In my opinion, the attorney’s fees analysis in Douglass is contrary to MTCA’s remedial purpose.  There are a number of different funding agreement strategies that leverage attorney’s fees under MTCA against PLPs.  Now, unlike under Taliesen, recalcitrant PLPs may defend the equitable allocation before agreeing to fund a cleanup because the risk of an adverse attorney’s fees judgment is borne equally by both parties.  In other words, the hammer used by MTCA plaintiffs to compel the payment of cleanup costs is softened considerably.

This Court’s analysis also erodes MTCA’s strong preference for joint and several liability.  The Court repeatedly notes that plaintiff’s MTCA claim is a “contribution claim,” so equitable allocation is necessary to determine plaintiff’s and defendant’s fair share before awarding fees.  However, this analysis omits a joint and several “cost recovery” claim where equitable allocation among plaintiff and defendant is not at issue because plaintiff is not a PLP.  Note that the contractor was a trespasser, so plaintiff here may not in fact be a PLP under MTCA.  See, e.g., RCW 70.105D.3(a)(iii).  The plaintiff in a joint and several cost recovery claim should still be entitled to attorney’s fees under the Taliesen standard.  The existence of both contribution and cost recovery claims under MTCA, unlike CERCLA, has always been uncertain.  This case furthers the uncertainty about whether MTCA provides for two distinct claims—cost recovery and contribution—since Douglass requires equitable allocation before awarding any attorney’s fees in all cases.

DISCLAIMER: Because of the generality of this update, the information provided herein may not be applicable in all situations and should not be acted upon without specific legal advice based on particular situations.

© Schwabe, Williamson & Wyatt PC | Attorney Advertising

Written by:

Schwabe, Williamson & Wyatt PC
Contact
more
less

Schwabe, Williamson & Wyatt PC on:

Readers' Choice 2017
Reporters on Deadline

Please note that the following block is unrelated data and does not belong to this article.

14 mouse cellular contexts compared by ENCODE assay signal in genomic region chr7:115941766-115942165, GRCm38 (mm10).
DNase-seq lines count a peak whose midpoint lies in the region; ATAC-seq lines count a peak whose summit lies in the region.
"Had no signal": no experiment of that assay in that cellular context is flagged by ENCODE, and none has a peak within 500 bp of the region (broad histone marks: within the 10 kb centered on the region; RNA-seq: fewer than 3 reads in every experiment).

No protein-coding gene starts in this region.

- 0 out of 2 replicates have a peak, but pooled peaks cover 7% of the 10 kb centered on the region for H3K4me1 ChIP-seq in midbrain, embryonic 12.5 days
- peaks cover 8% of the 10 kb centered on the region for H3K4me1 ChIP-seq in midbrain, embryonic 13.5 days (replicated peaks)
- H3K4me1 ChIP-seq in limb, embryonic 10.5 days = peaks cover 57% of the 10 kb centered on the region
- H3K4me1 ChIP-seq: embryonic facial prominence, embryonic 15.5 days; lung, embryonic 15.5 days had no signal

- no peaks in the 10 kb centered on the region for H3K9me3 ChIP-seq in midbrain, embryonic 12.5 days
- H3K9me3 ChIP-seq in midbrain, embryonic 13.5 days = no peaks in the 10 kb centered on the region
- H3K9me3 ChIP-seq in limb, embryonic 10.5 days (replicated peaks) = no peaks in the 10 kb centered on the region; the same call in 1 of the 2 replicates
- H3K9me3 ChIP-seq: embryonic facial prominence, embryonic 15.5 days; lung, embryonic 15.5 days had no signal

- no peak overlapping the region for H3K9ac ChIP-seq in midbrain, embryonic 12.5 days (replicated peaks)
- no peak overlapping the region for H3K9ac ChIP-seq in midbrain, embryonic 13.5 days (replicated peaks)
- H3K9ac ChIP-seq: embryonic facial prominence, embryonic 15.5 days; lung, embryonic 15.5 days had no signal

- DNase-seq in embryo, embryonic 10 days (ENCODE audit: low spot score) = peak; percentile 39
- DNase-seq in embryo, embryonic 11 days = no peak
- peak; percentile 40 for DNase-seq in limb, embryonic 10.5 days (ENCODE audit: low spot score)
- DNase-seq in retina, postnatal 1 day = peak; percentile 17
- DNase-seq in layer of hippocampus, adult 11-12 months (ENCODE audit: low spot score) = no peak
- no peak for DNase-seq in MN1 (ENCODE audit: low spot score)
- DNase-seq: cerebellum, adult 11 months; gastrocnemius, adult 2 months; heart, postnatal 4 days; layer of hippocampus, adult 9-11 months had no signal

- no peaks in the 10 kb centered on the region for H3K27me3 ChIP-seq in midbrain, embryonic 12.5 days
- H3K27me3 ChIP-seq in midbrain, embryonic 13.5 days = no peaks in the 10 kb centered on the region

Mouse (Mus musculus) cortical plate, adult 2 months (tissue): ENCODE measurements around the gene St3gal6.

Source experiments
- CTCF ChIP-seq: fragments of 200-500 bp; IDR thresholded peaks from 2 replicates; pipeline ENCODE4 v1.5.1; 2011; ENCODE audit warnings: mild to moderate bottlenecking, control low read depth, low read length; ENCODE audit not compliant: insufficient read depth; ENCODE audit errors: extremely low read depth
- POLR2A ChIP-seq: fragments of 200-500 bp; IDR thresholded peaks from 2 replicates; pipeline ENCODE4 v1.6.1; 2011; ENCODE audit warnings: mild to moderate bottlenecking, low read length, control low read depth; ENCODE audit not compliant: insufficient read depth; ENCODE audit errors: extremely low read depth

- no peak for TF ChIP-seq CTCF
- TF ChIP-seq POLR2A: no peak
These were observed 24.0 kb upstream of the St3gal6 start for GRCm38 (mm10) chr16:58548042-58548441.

"My best business intelligence, in one easy email…"

Your first step to building a free, personalized, morning email brief covering pertinent authors and topics on JD Supra:
Sign up using*

Already signed up? Log in here

*By using the service, you signify your acceptance of JD Supra's Privacy Policy.
Custom Email Digest
Privacy Policy (Updated: October 8, 2015):
hide

JD Supra provides users with access to its legal industry publishing services (the "Service") through its website (the "Website") as well as through other sources. Our policies with regard to data collection and use of personal information of users of the Service, regardless of the manner in which users access the Service, and visitors to the Website are set forth in this statement ("Policy"). By using the Service, you signify your acceptance of this Policy.

Information Collection and Use by JD Supra

JD Supra collects users' names, companies, titles, e-mail address and industry. JD Supra also tracks the pages that users visit, logs IP addresses and aggregates non-personally identifiable user data and browser type. This data is gathered using cookies and other technologies.

The information and data collected is used to authenticate users and to send notifications relating to the Service, including email alerts to which users have subscribed; to manage the Service and Website, to improve the Service and to customize the user's experience. This information is also provided to the authors of the content to give them insight into their readership and help them to improve their content, so that it is most useful for our users.

JD Supra does not sell, rent or otherwise provide your details to third parties, other than to the authors of the content on JD Supra.

If you prefer not to enable cookies, you may change your browser settings to disable cookies; however, please note that rejecting cookies while visiting the Website may result in certain parts of the Website not operating correctly or as efficiently as if cookies were allowed.

Email Choice/Opt-out

Users who opt in to receive emails may choose to no longer receive e-mail updates and newsletters by selecting the "opt-out of future email" option in the email they receive from JD Supra or in their JD Supra account management screen.